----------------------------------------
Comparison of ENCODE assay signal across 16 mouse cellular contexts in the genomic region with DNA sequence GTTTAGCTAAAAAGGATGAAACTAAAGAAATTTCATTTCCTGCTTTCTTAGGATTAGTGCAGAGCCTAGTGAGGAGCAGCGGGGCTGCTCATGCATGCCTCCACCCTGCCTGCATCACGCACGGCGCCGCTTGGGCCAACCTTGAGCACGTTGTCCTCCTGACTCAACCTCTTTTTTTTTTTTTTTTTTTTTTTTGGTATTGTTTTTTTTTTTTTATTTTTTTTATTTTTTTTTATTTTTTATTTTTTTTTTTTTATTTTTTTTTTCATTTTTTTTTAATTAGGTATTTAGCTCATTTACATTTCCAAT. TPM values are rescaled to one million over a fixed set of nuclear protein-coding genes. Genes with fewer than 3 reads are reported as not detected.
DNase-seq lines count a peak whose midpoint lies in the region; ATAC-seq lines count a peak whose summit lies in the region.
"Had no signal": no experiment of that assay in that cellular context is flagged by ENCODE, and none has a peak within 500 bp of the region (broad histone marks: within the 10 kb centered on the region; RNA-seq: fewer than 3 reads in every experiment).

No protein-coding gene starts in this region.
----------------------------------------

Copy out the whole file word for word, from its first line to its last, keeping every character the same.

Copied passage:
Comparison of ENCODE assay signal across 16 mouse cellular contexts in the genomic region with DNA sequence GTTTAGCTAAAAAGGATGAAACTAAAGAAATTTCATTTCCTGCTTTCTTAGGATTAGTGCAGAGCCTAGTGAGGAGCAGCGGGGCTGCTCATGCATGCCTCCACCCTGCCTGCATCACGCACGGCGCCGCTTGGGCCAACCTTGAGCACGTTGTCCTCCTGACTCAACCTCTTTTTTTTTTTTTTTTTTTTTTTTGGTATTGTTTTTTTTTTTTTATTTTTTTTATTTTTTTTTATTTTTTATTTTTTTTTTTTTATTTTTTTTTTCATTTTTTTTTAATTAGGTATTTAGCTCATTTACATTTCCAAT. TPM values are rescaled to one million over a fixed set of nuclear protein-coding genes. Genes with fewer than 3 reads are reported as not detected.
DNase-seq lines count a peak whose midpoint lies in the region; ATAC-seq lines count a peak whose summit lies in the region.
"Had no signal": no experiment of that assay in that cellular context is flagged by ENCODE, and none has a peak within 500 bp of the region (broad histone marks: within the 10 kb centered on the region; RNA-seq: fewer than 3 reads in every experiment).

No protein-coding gene starts in this region.